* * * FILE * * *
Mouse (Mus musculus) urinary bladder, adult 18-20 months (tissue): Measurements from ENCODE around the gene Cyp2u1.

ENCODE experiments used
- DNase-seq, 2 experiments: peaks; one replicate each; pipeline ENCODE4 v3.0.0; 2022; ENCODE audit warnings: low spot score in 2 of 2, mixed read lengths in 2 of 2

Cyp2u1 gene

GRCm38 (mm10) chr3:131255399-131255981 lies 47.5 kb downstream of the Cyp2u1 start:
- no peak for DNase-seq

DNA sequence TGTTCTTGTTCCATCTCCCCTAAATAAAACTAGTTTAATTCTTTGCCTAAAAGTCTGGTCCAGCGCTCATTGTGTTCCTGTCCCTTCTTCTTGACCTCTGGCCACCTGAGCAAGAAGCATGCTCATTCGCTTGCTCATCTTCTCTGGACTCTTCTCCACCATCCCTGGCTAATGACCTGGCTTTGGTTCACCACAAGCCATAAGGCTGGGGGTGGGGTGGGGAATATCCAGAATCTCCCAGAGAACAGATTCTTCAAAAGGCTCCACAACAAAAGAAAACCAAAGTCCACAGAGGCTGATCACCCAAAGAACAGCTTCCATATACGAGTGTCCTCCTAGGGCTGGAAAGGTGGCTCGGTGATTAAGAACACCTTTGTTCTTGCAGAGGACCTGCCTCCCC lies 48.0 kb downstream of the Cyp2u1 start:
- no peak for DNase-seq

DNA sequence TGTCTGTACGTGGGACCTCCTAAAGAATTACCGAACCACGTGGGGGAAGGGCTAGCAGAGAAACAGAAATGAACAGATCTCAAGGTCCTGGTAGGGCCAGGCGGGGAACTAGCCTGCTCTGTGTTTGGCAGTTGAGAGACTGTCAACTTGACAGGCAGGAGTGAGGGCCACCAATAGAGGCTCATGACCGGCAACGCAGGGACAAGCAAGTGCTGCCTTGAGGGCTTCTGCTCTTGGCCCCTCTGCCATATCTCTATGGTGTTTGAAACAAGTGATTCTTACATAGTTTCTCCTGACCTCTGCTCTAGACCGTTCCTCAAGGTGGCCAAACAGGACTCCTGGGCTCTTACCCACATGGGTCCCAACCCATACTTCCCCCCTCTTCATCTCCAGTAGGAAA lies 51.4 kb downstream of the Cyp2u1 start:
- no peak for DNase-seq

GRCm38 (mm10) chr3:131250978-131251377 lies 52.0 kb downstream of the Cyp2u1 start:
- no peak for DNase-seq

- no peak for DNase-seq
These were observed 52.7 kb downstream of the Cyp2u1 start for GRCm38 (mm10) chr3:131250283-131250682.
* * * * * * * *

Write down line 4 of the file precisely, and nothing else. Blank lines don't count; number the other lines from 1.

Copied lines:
Cyp2u1 gene